Sweet and smoky are the predominant flavors of any barbecue. Therefore, the best beers for pairing with grilled foods tend to be sweet (malty) and high in hops. California-style amber beers tend to mix beautifully with the most tangy of barbecue sauces. Try Red Hook Extra Special Bitter or Pacific Ridge Pale Ale. These beers tend to be highly hopped and create an interesting play of flavors that mix with the smoke and spice of most barbecue dishes.
Hot and Spicy
There are two ways to approach fire in your food — you can drink to put out the flames, or you can try pairing like with like and attempt a harmonious truce between spice and brew. For insanely hot curries, Cajun dishes or Mexican chili-spiked foods, a light beer, such as a pilsner or wheat, will wash down the inferno and provide subtle undertones of flavor. Lighter Mexican beers, such as Corona, will also serve to extinguish the fire from chili-based dishes. A highly hopped ale, like Sierra Nevada Pale Ale, will provide the cool-down factor and will add an element of hoppy bitterness while creating interesting flavor combinations with the spices. A heavier stout will counterbalance the spiciness in a dish and not only cool the fire but also stand up to the intense flavors and complexity of the food.
Red Meats and Game
There’s a range of choices when it comes to pairing beef, lamb or game with beer. Pale ales, such as Sierra Nevada Pale Ale, tend to blend harmoniously with simple preparations of most red meats. Brown ales, such as Samuel Smith’s Nut Brown Ale, or any other dark ale, provide a winning match for most red-meat dishes. For lamb, with its gamey flavor and combination with aromatic herbs, a highly hopped, dark ale, such as Red Hook Extra Special Bitter Ale, is a sure bet. The character of the hops will create interesting flavor combinations with the spices and herbs used in preparation and marinades. For robust flavors, pour a porter or stout with your steak, lamb or game.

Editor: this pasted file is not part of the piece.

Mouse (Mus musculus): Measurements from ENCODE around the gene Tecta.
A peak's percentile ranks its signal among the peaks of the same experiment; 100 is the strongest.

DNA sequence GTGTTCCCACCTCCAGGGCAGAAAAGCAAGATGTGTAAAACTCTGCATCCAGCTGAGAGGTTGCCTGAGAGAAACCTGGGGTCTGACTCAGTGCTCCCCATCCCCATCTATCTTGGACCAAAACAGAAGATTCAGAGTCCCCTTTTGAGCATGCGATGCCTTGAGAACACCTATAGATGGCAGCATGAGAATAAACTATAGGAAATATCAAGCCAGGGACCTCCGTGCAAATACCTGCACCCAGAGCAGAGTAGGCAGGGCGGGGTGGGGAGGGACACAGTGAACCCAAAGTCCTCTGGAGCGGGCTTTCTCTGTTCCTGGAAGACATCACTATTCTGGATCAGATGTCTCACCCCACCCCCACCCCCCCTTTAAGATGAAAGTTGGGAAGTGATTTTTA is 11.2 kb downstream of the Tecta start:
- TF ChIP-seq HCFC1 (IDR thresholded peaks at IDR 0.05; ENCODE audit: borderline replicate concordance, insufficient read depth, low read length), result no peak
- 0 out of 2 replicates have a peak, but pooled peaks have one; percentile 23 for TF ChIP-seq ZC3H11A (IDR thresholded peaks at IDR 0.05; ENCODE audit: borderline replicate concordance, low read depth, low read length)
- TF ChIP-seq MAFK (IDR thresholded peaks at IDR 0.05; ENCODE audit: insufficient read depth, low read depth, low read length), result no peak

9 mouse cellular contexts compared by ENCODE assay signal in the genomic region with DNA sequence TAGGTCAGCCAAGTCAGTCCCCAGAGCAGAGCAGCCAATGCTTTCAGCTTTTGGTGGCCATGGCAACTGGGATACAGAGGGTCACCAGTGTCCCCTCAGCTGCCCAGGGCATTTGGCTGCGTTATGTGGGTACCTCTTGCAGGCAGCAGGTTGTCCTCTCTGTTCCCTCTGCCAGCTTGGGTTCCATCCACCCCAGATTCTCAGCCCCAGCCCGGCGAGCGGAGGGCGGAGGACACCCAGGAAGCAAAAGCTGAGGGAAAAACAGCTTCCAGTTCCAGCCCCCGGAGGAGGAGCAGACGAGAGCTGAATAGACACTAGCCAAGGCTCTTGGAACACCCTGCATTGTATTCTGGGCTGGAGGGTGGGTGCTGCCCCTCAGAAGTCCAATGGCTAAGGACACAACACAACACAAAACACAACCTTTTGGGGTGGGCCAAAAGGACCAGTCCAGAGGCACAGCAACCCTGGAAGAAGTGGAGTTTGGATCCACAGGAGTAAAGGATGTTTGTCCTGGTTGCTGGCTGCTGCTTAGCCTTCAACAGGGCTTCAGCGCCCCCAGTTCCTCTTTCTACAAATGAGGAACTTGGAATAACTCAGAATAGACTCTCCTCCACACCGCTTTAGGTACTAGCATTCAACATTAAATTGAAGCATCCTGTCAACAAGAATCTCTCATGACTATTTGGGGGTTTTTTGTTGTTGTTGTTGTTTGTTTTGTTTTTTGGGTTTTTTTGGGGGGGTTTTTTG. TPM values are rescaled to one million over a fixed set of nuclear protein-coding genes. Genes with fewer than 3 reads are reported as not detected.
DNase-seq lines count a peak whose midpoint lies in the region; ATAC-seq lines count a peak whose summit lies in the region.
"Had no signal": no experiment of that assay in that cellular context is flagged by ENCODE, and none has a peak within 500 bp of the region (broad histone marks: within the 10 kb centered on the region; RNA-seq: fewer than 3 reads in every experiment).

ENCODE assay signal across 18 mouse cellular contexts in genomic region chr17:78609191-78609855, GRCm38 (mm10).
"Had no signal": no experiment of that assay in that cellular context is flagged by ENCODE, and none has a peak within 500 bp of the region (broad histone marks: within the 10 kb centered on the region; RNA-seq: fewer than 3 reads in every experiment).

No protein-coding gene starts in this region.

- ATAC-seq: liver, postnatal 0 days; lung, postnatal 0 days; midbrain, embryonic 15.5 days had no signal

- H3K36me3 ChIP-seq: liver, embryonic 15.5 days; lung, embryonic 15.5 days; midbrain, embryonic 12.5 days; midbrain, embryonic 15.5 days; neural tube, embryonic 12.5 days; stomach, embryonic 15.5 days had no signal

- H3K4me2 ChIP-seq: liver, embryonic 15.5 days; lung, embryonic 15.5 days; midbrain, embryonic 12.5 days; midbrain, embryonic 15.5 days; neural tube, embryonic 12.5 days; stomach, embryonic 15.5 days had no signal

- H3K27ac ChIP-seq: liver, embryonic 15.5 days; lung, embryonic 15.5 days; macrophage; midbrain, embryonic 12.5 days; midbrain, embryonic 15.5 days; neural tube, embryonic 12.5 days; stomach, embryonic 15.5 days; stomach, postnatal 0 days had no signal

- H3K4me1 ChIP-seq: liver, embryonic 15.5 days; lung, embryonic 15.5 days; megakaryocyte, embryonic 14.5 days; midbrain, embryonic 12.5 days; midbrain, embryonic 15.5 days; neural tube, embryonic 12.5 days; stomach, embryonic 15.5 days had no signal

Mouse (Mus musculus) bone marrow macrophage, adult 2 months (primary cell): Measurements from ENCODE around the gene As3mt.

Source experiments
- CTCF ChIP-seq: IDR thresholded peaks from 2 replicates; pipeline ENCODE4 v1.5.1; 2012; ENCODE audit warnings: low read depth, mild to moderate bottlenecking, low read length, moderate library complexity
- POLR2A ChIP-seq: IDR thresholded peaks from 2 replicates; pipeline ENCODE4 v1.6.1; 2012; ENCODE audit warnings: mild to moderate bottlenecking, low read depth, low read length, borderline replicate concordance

Lagers and ales are sure-fire winners with most poultry dishes. The “like with like” principle comes into play here. Depending on the preparation, chicken is very versatile for pairing with beer. As a tip: the simpler the dish, the lighter and less hopped the brew. For simple roast chicken, choose a mellow golden ale or pilsner that won’t outshine the simplicity of the preparation.
For spicy chicken wings or barbecue, try a highly hopped ale, like Mendocino Brewing’s Blue Heron Pale Ale, to quench your thirst and provide enough bitterness to rise above the sauce. For rich, savory dishes, like chicken in red wine or mushroom sauce, experiment with a slightly darker, sweeter lager, such as Thomas Kemper Bohemian Dunkle, to blend with the savory character of the dish. Turkey, duck or goose, because of their richer flavors, can stand up to richer beers.
Just when you thought you had beer pegged, out come several new products to cause you to do a double take. Dixie’s White Moose White Chocolate Brew, for instance, reminds us that beer evolution is far from over. Many beers on the market can either stand alone as after-dinner beverages — on the same scale as a port or dessert wine — or pair as beverages with desserts. Fruit beers are an obvious example, such as Pyramid Apricot Ale or Belgian Lambic. Serve them either on their own or with tarts, pies or pastries with similar flavors. Chocolate is fast becoming an item to pair with beer. A very dark beer, such as Grant’s Imperial Stout, will be a winner if paired with your favorite chocolate dessert.